International trade is on the rise in Georgia, thanks to activity at deepwater ports in Savannah and Brunswick and Atlanta’s Hartsfield-Jackson Airport. The combined value of imports and exports exceeded $82 Billion last year.
At the Port of Savannah, mammoth freighters are docked at berths, their holds and decks stacked with containers bearing labels from Beijing, Hong Kong, London, Hamburg, Mexico City and other distant places. Cargo soon will be moved out by truck and rail and the emptied vessels loaded with new goods before they sail off to be replaced by other ships, as the cycle continues – and volume increases.
“More and more is going to be imported and exported through these ports,” says Georgia Ports Authority Executive Director Doug Marchand. “We are blessed with very, very strong exports in addition to the import cargo that we have today. Many, many other ports wish they had the level of exports that we do.”
Some 250 miles to the north, Hartsfield-Jackson Atlanta International Airport, best known for the millions of passengers it serves each year, has its own operation devoted to the international movement of goods. Air cargo planes carry familiar airline names, but they are packed with produce, industrial chemicals, auto parts, machinery components, live animals and other items that need to move fast.
“We’re really a global gateway,” says Hartsfield-Jackson Aviation Development Manager Warren Jones. Each week nearly 70 cargo flights go back and forth between Asia and Europe. In 1996 there were fewer than 30.
In reality, the seaports at Savannah and Brunswick and the airport in Atlanta are portals of international trade not just for Georgia, but for the Eastern United States as well, thanks to Georgia’s strong logistics network, which moves goods swiftly and efficiently to and from the ports.
Georgia has become a big player in world trade, to the tune of $82.5 billion a year, according to the Georgia Department of Economic Development. That figure represents the value of imports and exports; but international trade also supports some 115,000 Georgia jobs.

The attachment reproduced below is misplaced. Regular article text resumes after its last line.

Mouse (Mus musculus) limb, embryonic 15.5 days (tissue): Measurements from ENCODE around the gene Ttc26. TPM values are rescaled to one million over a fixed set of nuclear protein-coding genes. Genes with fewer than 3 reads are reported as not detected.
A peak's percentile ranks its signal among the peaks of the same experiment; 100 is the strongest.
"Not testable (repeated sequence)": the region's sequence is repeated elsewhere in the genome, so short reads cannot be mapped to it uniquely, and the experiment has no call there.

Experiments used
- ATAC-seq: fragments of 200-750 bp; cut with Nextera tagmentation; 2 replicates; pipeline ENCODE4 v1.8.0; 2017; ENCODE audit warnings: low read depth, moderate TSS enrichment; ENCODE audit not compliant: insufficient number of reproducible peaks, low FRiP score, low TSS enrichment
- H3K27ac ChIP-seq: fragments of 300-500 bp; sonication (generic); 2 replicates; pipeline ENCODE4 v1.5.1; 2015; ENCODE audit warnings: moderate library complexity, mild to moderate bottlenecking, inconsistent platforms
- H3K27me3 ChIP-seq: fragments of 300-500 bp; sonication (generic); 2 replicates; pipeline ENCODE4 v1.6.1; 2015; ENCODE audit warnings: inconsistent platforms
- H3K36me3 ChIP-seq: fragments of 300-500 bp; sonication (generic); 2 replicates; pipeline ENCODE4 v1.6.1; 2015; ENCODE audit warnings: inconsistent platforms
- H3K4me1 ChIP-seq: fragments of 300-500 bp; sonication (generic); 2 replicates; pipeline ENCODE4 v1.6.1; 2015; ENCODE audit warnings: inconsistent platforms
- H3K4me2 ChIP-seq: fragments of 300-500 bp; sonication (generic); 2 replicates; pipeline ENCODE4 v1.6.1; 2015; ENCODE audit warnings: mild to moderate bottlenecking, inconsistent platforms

Indeed, the success of many local industries is dependent on exports or sales to other nations. Georgia’s trading partners include familiar ones such as Canada, Mexico and Europe; but Asia, and particularly China – which is now number three in level of trade – have become increasingly important.
“In addition, exports create twice as many jobs as domestic trade, and export [related] jobs pay an average of 15 percent higher wages,” says Heidi Green, deputy commissioner of the department’s Global Commerce Division.
The state’s poultry business has created a strong export market, along with equipment manufacturers and the industries that produce clay and forest products, Marchand says. While most people think of international trade in terms of goods coming in and U.S. dollars going out, in reality the ports have maintained a very balanced approach to imports and exports.
Since 2003, overall trade with China, including Hong Kong, has grown 64 percent. Over that period imports have grown 65 percent, but exports have kept pace – growing by 63 percent. In addition, exports from Savannah to Northeast Asia now outnumber imports by more than 2 to 1, according to GPA figures.
Exports to Europe, India and the East Coast of South America have seen similar increases. That balance of trade is especially attractive for shippers who must pay for processing each container through the port – whether it’s filled or not. If they unload a full container and pick up another filled one for the trip out it cuts their expenses and boosts profits.
“Our trade is virtually balanced if you look at it over a yearlong basis,” Marchand says. “Yes, there are seasonal fluctuations; but in general we are balanced, which means that an ocean carrier can say, ‘If I bring my ship to Savannah I can bring in a load for XYZ company and I can take out a load for ABC company and I get a two-way revenue stream.’”
Savannah is now the second busiest container port on the East Coast and the fourth busiest in the nation. More than 19.49 million tons passed through Savannah alone during the 2007 fiscal year – up 10.6 percent over the previous year. The number of ships docking at the port increased by 100 to 2,680.